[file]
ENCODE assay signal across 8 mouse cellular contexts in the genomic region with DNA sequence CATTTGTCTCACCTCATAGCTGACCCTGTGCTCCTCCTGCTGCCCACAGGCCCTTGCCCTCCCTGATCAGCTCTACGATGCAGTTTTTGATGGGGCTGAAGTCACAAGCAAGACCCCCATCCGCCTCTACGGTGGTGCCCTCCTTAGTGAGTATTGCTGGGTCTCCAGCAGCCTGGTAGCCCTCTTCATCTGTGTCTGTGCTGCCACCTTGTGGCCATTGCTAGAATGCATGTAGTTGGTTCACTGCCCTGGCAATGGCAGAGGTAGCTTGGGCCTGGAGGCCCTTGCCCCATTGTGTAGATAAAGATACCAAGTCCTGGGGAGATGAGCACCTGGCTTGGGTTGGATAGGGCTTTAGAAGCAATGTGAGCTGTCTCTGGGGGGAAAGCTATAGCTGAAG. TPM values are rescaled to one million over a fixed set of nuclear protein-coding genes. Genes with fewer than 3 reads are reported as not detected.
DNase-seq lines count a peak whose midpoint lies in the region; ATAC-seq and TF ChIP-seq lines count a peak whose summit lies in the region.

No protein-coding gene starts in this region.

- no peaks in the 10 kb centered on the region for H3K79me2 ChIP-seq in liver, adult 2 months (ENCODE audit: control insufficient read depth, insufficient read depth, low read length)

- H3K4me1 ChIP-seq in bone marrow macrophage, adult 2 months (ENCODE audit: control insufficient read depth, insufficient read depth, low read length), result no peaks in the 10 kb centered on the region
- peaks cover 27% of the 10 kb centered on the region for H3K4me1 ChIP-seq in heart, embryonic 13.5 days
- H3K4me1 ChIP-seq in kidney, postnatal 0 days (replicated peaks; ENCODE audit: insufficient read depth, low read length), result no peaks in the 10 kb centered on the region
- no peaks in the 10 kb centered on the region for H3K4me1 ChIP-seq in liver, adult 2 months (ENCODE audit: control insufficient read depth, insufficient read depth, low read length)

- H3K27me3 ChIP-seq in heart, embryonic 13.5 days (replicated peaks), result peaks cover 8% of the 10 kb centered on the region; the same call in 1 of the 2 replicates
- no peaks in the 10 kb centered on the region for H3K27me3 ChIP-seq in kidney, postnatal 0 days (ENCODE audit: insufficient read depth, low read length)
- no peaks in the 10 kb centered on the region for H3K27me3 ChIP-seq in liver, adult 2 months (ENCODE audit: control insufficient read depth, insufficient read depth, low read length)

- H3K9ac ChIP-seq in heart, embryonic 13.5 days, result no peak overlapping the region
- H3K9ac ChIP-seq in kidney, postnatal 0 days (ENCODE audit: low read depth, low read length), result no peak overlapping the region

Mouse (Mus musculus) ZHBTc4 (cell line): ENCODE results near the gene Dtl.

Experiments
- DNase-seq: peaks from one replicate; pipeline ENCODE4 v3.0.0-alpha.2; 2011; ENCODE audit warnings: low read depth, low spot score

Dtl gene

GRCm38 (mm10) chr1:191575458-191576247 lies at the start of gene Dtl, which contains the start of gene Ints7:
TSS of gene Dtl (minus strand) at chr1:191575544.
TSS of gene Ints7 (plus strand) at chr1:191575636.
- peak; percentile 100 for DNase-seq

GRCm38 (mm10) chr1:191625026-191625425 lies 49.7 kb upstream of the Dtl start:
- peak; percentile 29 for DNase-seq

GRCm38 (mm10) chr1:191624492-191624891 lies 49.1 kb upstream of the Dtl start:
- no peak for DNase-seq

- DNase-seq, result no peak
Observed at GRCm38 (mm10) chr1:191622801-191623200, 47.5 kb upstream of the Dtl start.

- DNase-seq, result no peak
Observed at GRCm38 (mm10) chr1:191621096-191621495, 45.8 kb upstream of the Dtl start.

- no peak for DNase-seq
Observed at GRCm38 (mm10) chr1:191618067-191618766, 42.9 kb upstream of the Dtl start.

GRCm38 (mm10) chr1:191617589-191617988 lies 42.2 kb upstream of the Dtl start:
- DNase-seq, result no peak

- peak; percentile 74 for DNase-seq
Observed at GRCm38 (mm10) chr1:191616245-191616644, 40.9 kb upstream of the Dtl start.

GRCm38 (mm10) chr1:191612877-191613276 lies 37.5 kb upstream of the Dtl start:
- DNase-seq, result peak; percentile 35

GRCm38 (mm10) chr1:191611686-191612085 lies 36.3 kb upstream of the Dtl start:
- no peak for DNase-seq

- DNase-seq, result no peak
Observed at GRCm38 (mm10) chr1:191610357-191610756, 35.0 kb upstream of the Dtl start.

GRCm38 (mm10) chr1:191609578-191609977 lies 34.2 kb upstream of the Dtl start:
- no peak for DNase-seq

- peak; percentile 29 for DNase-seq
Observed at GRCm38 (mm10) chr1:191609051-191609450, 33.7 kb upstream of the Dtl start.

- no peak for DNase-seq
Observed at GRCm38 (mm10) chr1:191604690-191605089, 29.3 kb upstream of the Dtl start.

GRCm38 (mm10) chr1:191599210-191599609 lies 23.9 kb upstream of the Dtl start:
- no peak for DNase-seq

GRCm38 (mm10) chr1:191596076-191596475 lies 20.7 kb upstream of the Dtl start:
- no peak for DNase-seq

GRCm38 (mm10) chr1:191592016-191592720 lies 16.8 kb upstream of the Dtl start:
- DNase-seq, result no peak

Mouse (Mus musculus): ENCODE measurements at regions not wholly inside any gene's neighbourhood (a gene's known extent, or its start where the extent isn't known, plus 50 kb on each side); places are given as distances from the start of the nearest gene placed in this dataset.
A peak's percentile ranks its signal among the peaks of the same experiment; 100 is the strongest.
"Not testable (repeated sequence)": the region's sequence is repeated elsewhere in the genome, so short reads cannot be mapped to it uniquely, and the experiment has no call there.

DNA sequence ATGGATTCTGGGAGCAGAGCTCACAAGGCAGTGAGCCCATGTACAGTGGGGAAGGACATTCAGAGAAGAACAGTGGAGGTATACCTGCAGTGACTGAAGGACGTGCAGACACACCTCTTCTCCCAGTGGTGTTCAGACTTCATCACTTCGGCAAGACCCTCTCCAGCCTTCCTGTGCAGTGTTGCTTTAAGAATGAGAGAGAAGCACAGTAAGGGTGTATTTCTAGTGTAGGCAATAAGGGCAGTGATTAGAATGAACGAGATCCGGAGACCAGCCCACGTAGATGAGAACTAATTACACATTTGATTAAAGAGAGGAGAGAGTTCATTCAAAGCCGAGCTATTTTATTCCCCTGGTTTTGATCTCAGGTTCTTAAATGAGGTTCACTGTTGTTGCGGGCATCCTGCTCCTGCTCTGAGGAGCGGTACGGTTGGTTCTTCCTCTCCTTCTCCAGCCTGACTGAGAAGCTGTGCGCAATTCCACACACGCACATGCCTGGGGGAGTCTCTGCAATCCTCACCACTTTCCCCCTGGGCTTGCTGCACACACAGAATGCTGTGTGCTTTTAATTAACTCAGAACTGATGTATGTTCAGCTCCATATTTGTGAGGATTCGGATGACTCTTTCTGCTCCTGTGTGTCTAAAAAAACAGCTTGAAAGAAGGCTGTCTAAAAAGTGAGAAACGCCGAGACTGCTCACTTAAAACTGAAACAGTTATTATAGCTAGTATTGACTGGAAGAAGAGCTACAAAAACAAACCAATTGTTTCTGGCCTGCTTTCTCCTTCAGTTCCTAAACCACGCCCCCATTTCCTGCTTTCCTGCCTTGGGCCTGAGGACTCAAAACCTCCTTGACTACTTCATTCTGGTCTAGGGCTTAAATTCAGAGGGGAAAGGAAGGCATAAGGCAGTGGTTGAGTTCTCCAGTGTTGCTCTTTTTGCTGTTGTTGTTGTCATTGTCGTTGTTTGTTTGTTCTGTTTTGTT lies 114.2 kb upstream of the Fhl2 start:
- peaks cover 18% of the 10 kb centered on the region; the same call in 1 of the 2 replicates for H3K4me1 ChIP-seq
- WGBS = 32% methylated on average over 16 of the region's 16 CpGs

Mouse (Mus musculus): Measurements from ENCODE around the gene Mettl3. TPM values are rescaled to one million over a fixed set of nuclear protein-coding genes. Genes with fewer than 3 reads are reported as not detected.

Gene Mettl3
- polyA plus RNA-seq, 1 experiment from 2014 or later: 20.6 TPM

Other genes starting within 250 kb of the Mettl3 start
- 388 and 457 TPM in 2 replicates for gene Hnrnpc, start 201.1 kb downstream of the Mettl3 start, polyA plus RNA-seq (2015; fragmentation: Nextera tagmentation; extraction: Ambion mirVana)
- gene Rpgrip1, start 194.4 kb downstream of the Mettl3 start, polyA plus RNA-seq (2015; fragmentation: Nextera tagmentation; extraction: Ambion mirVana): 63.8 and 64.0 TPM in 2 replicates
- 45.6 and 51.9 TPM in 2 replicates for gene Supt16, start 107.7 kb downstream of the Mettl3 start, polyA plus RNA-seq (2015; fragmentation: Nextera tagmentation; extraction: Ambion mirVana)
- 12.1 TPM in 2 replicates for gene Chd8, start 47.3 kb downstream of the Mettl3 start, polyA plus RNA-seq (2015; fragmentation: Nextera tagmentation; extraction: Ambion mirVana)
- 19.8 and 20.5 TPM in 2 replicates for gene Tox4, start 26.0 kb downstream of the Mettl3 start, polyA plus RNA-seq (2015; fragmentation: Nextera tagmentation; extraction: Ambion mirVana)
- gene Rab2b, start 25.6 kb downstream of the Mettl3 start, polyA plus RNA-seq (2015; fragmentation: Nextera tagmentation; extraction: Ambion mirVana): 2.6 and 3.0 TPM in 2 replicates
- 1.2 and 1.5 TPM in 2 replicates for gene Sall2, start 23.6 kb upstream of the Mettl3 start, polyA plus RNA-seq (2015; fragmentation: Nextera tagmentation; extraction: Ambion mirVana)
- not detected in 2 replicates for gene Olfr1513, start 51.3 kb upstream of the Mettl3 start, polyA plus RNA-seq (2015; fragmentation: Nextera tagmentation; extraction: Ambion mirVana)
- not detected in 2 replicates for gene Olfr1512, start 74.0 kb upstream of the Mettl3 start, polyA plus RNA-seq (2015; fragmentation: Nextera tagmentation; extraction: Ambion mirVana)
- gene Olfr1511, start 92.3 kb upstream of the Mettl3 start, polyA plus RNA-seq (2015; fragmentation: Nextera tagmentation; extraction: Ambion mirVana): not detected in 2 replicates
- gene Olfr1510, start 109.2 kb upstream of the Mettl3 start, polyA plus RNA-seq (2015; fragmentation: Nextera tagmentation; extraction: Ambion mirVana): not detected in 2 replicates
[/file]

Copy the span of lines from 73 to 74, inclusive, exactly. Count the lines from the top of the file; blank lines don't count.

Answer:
- gene Olfr1511, start 92.3 kb upstream of the Mettl3 start, polyA plus RNA-seq (2015; fragmentation: Nextera tagmentation; extraction: Ambion mirVana): not detected in 2 replicates
- gene Olfr1510, start 109.2 kb upstream of the Mettl3 start, polyA plus RNA-seq (2015; fragmentation: Nextera tagmentation; extraction: Ambion mirVana): not detected in 2 replicates